McKinsey & Co. described successful digital marketing as having five components: customer insights; KPIs and measurement; customer experience; marketing technology infrastructure; and process and governance. Disney’s strategy is to incorporate all five in unison every single day. From listening posts set up to get guest feedback on needs, wants and expectations, and leveraging technology to personalize, streamline and elevate the park and hotel experiences, to building an internal culture in which every employee lives the company’s core values, Disney has successfully differentiated itself from the competition. So much so that whenever I ask a friend or family member how their trip to Disney was, they reply, “It was magical.” They’re literally reciting Disney’s brand to me! Now THAT’S magical.
Today’s “experience makers” must be obsessed with the customer during every part of their buying journey (and that journey begins before they become customers). Being obsessed means being authentic, available, ready to listen, interesting and unique (and all your content had better follow suit).
I’m a self-described data beast so there’s no way we aren’t going to touch on the importance of analytics. Believe me, there’s no better way to ensure your marketing campaigns achieve a strong return on investment than to study the data. Think about it, technology today provides access to more information regarding our customers than ever before, including data like gender, age and geographical location. This allows us to derive greater insights regarding their behavior, buying patterns and preferences. And when you have this, you can tailor experiences that make customers feel a personal connection to your company, which in turn earns you their loyalty. To understand a campaign’s impact, identify the KPIs most impactful to your business, then adjust as you must. Seriously. Don’t be afraid to change course. If a campaign isn’t achieving the right results, respond strategically and adapt quickly.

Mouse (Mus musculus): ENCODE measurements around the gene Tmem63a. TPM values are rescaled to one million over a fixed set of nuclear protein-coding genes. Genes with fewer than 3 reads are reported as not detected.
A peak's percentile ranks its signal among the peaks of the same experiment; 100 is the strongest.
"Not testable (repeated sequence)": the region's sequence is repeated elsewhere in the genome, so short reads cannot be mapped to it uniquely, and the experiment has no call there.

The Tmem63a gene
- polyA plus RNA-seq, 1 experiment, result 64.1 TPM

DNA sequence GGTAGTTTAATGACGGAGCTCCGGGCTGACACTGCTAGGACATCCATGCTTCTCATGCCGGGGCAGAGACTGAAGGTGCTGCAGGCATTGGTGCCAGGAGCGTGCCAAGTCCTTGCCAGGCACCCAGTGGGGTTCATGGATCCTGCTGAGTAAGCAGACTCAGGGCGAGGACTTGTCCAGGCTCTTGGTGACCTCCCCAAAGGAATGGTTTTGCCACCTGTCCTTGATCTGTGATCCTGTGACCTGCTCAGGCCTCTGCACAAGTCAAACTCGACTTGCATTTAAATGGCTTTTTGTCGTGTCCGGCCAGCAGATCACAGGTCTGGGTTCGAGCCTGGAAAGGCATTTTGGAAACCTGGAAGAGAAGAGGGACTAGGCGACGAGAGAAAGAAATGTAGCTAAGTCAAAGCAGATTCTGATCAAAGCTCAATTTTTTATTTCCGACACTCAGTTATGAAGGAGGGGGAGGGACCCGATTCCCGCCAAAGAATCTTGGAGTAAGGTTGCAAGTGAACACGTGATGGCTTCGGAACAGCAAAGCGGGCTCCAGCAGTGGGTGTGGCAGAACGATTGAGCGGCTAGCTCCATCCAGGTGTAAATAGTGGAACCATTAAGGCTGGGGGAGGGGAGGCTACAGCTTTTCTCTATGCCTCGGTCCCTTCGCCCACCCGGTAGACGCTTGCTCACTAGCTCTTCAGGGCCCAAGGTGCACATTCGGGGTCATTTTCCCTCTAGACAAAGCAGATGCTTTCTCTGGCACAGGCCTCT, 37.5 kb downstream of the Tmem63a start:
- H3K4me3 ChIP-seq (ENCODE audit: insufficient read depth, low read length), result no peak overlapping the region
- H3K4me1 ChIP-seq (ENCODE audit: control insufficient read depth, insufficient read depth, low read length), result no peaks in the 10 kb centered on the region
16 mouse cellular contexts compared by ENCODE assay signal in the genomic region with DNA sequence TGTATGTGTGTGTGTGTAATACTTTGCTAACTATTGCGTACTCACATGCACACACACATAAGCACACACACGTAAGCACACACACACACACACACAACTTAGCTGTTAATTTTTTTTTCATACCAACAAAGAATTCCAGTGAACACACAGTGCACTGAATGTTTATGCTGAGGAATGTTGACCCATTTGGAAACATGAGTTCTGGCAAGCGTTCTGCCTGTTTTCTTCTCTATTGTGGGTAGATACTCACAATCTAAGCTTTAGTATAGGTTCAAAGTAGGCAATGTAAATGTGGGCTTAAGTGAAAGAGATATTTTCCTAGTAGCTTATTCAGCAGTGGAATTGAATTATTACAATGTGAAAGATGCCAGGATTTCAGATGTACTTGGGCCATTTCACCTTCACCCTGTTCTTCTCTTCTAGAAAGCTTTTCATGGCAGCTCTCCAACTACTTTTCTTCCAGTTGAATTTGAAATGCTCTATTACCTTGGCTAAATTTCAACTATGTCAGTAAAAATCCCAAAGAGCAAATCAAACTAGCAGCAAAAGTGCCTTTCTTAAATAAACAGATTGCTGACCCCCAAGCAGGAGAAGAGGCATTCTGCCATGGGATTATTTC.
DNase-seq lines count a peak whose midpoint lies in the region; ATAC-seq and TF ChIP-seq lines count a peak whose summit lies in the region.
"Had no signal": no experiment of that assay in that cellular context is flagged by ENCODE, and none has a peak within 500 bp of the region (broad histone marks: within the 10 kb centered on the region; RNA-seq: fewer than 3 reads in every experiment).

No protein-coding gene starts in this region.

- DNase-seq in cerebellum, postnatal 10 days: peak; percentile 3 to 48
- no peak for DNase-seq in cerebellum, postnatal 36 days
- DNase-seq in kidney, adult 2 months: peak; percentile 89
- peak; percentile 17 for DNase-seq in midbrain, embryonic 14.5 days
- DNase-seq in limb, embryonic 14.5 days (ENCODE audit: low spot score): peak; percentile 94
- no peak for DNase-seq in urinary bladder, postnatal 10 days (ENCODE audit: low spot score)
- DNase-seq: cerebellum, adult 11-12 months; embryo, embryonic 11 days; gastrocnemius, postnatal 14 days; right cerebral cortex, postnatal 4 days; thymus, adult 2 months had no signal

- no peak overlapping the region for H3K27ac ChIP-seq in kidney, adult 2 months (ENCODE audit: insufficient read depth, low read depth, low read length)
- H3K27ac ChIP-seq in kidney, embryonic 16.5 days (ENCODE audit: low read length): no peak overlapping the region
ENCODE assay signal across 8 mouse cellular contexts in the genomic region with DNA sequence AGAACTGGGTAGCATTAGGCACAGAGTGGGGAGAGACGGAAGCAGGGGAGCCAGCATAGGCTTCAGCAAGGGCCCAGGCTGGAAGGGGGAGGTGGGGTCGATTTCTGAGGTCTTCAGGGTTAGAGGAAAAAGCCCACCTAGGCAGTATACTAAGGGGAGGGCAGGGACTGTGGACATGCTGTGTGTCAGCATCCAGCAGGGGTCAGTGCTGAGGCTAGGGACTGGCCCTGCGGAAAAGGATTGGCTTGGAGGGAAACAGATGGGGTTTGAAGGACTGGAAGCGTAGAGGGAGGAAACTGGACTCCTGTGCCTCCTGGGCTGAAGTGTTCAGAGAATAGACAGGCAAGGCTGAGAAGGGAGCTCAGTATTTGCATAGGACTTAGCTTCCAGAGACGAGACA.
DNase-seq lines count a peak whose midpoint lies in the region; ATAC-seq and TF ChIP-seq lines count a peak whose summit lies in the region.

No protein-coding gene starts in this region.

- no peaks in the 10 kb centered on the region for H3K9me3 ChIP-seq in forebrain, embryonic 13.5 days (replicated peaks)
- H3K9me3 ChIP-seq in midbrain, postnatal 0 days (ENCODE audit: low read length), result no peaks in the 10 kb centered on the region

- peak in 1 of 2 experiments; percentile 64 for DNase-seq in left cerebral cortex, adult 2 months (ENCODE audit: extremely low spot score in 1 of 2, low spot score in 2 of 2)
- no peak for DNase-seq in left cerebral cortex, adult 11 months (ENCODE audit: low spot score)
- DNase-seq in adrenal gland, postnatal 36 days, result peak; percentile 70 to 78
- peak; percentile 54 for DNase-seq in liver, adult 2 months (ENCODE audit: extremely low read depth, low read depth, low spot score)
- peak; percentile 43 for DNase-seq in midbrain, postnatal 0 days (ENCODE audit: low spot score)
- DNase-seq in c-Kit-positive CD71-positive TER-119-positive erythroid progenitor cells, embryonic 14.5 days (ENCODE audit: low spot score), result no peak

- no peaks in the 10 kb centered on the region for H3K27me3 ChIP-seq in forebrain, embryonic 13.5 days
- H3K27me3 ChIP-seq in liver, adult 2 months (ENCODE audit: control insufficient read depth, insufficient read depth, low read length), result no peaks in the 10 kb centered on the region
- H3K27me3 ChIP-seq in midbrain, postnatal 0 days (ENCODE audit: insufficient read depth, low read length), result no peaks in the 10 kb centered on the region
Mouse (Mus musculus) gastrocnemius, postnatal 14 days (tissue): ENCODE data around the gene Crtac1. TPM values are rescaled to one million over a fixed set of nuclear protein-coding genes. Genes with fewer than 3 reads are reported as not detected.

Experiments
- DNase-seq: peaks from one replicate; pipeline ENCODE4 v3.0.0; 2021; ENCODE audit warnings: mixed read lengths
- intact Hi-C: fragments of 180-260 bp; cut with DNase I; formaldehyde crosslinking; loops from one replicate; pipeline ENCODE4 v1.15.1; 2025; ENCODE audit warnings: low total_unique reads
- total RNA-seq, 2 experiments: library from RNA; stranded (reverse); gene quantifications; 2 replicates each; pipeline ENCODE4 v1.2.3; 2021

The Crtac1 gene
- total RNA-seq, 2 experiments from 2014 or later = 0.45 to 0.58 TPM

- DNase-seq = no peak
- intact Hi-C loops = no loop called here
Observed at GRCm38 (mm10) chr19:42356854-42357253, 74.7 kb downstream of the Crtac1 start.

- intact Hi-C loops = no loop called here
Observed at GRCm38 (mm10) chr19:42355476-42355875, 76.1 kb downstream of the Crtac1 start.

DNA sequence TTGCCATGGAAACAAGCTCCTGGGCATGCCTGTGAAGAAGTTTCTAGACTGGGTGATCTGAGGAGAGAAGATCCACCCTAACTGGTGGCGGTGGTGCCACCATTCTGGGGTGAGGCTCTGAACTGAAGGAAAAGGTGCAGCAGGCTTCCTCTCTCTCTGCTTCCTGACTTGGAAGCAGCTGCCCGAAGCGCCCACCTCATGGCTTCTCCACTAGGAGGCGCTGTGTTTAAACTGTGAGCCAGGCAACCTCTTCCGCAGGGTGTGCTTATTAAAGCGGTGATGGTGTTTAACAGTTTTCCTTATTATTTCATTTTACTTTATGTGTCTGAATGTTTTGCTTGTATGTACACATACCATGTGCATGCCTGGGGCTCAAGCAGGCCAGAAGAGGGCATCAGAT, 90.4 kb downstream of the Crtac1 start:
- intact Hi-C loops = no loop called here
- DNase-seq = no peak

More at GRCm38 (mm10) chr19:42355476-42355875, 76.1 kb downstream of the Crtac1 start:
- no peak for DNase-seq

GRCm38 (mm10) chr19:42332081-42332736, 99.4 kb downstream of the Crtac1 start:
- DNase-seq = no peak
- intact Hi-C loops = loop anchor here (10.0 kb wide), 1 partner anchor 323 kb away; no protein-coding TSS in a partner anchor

Take advantage of Search Engine Optimization (SEO), which enables customers to see you. Remember, customers aren’t visiting libraries or flipping through hard copy magazines and newspapers to learn about your company or products. They’re surfing the net where information is a click or two away. Help them find you quickly by using the right key words in the right places and always drive them back to your website where a creative, engaging, unique, and meaningful experience awaits them. This is key!
Finally, leverage technology in ways that help you connect and converse with customers. Leave no stone unturned online either. Remember, it’s a multi-channel world and every customer in every demographic has preferences for how, when and where they want to be reached. Go where they go. It’s our job as experience makers to be available at every turn, analyzing data and anticipating every need to deliver or strengthen a superior customer experience. You’ve heard the single most important trait needed in business today is a propensity for learning, right? Well, marketers today also need to develop a propensity for listening so we can understand deeply every whim, need, want and desire of our customers, long before they know it themselves. And the technology is there to help us do just that. This is grown-up Marketing for a digital economy … welcome to it!